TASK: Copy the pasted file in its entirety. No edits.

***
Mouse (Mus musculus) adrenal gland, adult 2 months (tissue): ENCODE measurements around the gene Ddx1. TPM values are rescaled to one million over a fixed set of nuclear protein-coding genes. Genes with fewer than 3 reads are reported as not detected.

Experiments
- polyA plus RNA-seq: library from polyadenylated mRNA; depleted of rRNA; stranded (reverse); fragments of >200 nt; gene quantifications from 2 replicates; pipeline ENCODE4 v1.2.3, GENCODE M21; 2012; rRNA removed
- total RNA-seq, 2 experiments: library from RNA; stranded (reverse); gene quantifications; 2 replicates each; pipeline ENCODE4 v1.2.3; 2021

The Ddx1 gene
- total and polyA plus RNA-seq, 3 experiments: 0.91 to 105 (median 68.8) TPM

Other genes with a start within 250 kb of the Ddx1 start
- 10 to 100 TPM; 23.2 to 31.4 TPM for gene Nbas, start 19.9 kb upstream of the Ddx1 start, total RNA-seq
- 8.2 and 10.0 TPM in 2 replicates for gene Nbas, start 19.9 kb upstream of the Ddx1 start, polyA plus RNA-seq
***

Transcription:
Mouse (Mus musculus) adrenal gland, adult 2 months (tissue): ENCODE measurements around the gene Ddx1. TPM values are rescaled to one million over a fixed set of nuclear protein-coding genes. Genes with fewer than 3 reads are reported as not detected.

Experiments
- polyA plus RNA-seq: library from polyadenylated mRNA; depleted of rRNA; stranded (reverse); fragments of >200 nt; gene quantifications from 2 replicates; pipeline ENCODE4 v1.2.3, GENCODE M21; 2012; rRNA removed
- total RNA-seq, 2 experiments: library from RNA; stranded (reverse); gene quantifications; 2 replicates each; pipeline ENCODE4 v1.2.3; 2021

The Ddx1 gene
- total and polyA plus RNA-seq, 3 experiments: 0.91 to 105 (median 68.8) TPM

Other genes with a start within 250 kb of the Ddx1 start
- 10 to 100 TPM; 23.2 to 31.4 TPM for gene Nbas, start 19.9 kb upstream of the Ddx1 start, total RNA-seq
- 8.2 and 10.0 TPM in 2 replicates for gene Nbas, start 19.9 kb upstream of the Ddx1 start, polyA plus RNA-seq